Parameters

handle - [in] Handle to the object from which to retrieve security information.

ObjectType - [in] SE_OBJECT_TYPE enumeration value that indicates the type of object.

SecurityInfo - [in] Specifies a set of SECURITY_INFORMATION bit values that indicate the type of security information to retrieve.  This parameter can be a combination of the following values:

  1. DACL_SECURITY_INFORMATION - If this flag is set, the ppDacl parameter receives the object's DACL.

  2. GROUP_SECURITY_INFORMATION - If this flag is set, the ppsidGroup parameter receives the security identifier (SID) of the object's primary group.

  3. OWNER_SECURITY_INFORMATION - If this flag is set, the ppsidOwner parameter receives the SID of the object's owner.

  4. SACL_SECURITY_INFORMATION - If this flag is set, the ppSacl parameter receives the object's SACL.

 

ppsidOwner - [out] Pointer to a variable that receives a pointer to the owner SID in the security descriptor returned in ppSecurityDescriptor.  The returned pointer is valid only if you set the OWNER_SECURITY_INFORMATION flag. This parameter can be NULL if you do not need the owner SID.

ppsidGroup - [out] Pointer to a variable that receives a pointer to the primary group SID in the returned security descriptor.  The returned pointer is valid only if you set the GROUP_SECURITY_INFORMATION flag.  This parameter can be NULL if you do not need the group SID.

ppDacl - [out] Pointer to a variable that receives a pointer to the DACL in the returned security descriptor.  The returned pointer is valid only if you set the DACL_SECURITY_INFORMATION flag. This parameter can be NULL if you do not need the DACL.

ppSacl - [out] Pointer to a variable that receives a pointer to the SACL in the returned security descriptor.  The returned pointer is valid only if you set the SACL_SECURITY_INFORMATION flag.  This parameter can be NULL if you do not need the SACL.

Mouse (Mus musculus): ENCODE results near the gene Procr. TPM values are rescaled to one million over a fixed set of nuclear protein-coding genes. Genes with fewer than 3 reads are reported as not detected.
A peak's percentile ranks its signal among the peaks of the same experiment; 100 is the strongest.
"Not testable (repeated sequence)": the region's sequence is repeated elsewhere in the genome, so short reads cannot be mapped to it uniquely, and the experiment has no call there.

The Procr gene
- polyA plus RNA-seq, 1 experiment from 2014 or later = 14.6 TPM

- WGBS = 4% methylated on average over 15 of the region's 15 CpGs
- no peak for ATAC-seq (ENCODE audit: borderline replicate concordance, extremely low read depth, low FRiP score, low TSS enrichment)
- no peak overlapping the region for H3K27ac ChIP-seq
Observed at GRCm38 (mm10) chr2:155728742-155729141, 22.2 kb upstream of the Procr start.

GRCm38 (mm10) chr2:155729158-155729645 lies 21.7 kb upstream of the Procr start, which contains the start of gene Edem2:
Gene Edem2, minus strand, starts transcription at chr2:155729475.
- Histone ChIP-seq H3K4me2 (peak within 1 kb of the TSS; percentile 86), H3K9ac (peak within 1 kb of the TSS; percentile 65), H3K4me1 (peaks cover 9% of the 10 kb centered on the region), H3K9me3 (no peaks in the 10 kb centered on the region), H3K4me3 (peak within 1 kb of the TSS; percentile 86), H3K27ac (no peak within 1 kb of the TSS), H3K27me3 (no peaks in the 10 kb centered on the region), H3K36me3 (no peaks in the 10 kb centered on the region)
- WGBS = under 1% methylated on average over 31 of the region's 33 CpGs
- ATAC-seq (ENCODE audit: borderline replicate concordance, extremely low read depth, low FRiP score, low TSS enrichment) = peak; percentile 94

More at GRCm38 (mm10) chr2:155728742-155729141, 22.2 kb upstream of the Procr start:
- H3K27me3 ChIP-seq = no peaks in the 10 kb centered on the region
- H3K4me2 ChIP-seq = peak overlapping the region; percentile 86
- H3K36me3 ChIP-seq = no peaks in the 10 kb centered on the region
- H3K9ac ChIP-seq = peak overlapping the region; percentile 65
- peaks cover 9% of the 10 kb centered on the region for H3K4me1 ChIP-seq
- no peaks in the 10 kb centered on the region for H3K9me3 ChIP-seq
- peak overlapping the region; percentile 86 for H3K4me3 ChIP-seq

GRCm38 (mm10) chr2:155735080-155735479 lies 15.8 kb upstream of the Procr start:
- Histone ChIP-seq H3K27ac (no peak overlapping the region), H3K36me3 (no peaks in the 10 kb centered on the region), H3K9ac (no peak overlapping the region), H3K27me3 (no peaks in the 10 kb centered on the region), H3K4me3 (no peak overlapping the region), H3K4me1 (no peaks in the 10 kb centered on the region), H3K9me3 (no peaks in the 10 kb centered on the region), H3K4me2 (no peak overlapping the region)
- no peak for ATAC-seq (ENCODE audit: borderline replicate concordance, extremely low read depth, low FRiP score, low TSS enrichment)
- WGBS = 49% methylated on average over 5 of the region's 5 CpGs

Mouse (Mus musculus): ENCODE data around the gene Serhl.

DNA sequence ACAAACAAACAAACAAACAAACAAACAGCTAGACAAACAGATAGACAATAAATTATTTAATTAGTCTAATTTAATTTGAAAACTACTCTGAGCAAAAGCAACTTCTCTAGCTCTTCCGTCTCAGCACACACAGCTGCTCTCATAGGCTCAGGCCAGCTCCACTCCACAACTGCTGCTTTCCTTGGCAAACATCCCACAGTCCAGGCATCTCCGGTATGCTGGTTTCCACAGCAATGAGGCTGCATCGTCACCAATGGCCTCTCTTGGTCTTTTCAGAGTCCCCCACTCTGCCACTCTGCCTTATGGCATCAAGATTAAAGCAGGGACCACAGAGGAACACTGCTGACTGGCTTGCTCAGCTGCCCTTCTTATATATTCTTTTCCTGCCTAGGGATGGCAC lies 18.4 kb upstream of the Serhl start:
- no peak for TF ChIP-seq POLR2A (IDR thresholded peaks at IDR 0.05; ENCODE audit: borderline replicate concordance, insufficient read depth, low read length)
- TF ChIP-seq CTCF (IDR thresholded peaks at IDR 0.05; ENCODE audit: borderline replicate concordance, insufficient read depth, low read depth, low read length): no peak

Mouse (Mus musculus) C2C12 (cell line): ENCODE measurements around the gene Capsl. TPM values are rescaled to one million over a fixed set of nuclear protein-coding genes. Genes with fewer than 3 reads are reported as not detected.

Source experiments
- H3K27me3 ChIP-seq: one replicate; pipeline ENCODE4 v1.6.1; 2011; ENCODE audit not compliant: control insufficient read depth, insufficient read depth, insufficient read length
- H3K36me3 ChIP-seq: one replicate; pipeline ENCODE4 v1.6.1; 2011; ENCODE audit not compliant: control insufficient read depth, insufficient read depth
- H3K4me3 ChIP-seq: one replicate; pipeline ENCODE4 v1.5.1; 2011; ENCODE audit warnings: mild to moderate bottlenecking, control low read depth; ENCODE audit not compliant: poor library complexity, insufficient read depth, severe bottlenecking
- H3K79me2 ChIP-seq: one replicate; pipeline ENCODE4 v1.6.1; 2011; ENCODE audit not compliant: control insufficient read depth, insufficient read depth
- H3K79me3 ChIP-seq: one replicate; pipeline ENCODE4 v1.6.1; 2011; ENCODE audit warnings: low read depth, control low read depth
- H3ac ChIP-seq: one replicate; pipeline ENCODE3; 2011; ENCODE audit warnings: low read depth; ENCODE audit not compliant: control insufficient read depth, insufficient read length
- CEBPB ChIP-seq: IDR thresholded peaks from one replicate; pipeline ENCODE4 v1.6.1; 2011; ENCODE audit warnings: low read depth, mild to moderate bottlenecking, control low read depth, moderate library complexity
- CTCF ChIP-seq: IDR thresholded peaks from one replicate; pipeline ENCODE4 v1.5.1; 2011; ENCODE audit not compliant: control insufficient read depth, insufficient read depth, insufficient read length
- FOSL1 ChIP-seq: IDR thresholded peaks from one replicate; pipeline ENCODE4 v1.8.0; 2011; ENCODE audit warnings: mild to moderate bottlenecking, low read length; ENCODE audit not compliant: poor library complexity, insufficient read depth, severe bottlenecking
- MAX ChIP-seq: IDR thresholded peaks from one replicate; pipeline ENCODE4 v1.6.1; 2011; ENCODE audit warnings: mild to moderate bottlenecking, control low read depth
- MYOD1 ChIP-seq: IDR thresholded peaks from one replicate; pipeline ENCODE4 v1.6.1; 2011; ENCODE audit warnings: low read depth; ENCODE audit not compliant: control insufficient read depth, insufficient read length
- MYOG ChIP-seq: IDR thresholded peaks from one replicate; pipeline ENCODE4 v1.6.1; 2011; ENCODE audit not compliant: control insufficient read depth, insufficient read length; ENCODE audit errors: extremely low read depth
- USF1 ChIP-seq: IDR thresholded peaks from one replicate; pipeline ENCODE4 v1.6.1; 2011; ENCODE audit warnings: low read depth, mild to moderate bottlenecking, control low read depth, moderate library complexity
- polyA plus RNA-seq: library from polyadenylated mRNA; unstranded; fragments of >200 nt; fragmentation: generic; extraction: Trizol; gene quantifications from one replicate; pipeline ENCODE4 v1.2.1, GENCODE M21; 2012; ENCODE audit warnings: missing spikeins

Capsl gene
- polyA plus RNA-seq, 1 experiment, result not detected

ppSecurityDescriptor - [out] Pointer to a variable that receives a pointer to the security descriptor of the object.  When you have finished using the pointer, free the returned buffer by calling the LocalFree() function.

Return value

If the function succeeds, the return value is ERROR_SUCCESS.  If the function fails, the return value is a nonzero error code defined in winerror.h.

Include file

<aclapi.h>

Remark

-

 

Table 44

 

If the ppsidOwner, ppsidGroup, ppDacl, and ppSacl parameters are non-NULL, and the SecurityInfo parameter specifies that they be retrieved from the object, those parameters will point to the corresponding parameters in the security descriptor returned in ppSecurityDescriptor.  To read the owner, group, or DACL from the object's security descriptor, the calling process must have been granted READ_CONTROL access when the handle was opened.  To get READ_CONTROL access, the caller must be the owner of the object or the object's DACL must grant the access.  To read the SACL from the security descriptor, the calling process must have been granted ACCESS_SYSTEM_SECURITY access when the handle was opened.  The proper way to get this access is to enable the SE_SECURITY_NAME privilege in the caller's current token, open the handle for ACCESS_SYSTEM_SECURITY access, and then disable the privilege.  You can use the GetSecurityInfo() function with the following types of objects: